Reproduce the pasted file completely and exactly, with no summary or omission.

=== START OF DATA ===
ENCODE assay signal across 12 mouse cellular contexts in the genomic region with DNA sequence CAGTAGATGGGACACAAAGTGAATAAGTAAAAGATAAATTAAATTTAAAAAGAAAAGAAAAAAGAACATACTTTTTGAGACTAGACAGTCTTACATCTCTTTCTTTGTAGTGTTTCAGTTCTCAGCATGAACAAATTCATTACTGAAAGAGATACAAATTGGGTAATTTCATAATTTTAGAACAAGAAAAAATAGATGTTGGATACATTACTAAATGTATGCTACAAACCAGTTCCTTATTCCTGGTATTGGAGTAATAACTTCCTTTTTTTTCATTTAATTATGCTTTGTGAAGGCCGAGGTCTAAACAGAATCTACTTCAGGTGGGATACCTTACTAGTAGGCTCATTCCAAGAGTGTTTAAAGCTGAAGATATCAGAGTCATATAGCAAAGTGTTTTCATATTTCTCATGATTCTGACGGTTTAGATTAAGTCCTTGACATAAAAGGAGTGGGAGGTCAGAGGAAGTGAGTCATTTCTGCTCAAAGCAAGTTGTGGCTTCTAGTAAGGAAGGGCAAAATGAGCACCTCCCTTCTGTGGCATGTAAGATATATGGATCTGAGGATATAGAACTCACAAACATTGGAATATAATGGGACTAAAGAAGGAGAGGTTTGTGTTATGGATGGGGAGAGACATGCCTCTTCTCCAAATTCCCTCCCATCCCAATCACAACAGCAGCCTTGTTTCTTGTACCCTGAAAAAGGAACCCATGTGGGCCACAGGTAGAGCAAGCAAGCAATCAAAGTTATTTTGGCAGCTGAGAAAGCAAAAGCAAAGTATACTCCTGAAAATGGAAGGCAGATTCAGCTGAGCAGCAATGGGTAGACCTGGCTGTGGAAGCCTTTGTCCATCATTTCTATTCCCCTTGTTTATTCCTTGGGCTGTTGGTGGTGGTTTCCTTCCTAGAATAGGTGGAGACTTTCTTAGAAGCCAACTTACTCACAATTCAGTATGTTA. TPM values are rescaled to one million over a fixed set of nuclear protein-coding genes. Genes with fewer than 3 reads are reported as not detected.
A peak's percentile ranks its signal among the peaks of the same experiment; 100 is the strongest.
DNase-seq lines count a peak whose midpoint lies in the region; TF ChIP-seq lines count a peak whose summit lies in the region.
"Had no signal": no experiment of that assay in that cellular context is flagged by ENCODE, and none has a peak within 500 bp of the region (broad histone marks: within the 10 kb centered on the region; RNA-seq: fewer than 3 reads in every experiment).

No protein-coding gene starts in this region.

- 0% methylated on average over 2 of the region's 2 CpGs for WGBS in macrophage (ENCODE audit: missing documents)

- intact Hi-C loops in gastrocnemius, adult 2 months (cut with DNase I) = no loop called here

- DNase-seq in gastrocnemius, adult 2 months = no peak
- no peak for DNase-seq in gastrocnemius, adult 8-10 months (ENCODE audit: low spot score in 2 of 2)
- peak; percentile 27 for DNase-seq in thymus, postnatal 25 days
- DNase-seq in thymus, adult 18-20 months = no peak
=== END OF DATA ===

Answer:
ENCODE assay signal across 12 mouse cellular contexts in the genomic region with DNA sequence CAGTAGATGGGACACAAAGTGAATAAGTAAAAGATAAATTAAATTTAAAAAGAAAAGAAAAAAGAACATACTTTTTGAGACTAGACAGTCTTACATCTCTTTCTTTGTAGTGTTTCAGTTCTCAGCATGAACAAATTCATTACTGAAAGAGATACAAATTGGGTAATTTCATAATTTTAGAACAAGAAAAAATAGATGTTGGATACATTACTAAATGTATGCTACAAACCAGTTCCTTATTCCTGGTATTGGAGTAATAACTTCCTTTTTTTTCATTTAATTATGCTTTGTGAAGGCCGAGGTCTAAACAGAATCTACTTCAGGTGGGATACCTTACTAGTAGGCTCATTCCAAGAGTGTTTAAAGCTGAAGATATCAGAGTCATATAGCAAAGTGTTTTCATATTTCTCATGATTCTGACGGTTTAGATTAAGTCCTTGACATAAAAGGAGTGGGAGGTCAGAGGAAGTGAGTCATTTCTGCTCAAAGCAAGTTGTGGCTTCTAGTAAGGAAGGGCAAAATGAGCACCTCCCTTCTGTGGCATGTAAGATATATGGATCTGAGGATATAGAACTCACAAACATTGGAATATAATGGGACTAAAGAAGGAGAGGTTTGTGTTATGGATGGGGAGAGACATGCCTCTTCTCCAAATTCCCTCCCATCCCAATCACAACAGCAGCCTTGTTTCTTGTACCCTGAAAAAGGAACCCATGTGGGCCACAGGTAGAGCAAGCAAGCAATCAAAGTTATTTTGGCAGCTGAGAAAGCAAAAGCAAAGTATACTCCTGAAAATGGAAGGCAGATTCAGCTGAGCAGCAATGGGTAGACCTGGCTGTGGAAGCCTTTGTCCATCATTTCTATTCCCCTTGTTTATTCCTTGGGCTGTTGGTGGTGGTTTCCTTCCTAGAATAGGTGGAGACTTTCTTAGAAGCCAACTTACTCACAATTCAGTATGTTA. TPM values are rescaled to one million over a fixed set of nuclear protein-coding genes. Genes with fewer than 3 reads are reported as not detected.
A peak's percentile ranks its signal among the peaks of the same experiment; 100 is the strongest.
DNase-seq lines count a peak whose midpoint lies in the region; TF ChIP-seq lines count a peak whose summit lies in the region.
"Had no signal": no experiment of that assay in that cellular context is flagged by ENCODE, and none has a peak within 500 bp of the region (broad histone marks: within the 10 kb centered on the region; RNA-seq: fewer than 3 reads in every experiment).

No protein-coding gene starts in this region.

- 0% methylated on average over 2 of the region's 2 CpGs for WGBS in macrophage (ENCODE audit: missing documents)

- intact Hi-C loops in gastrocnemius, adult 2 months (cut with DNase I) = no loop called here

- DNase-seq in gastrocnemius, adult 2 months = no peak
- no peak for DNase-seq in gastrocnemius, adult 8-10 months (ENCODE audit: low spot score in 2 of 2)
- peak; percentile 27 for DNase-seq in thymus, postnatal 25 days
- DNase-seq in thymus, adult 18-20 months = no peak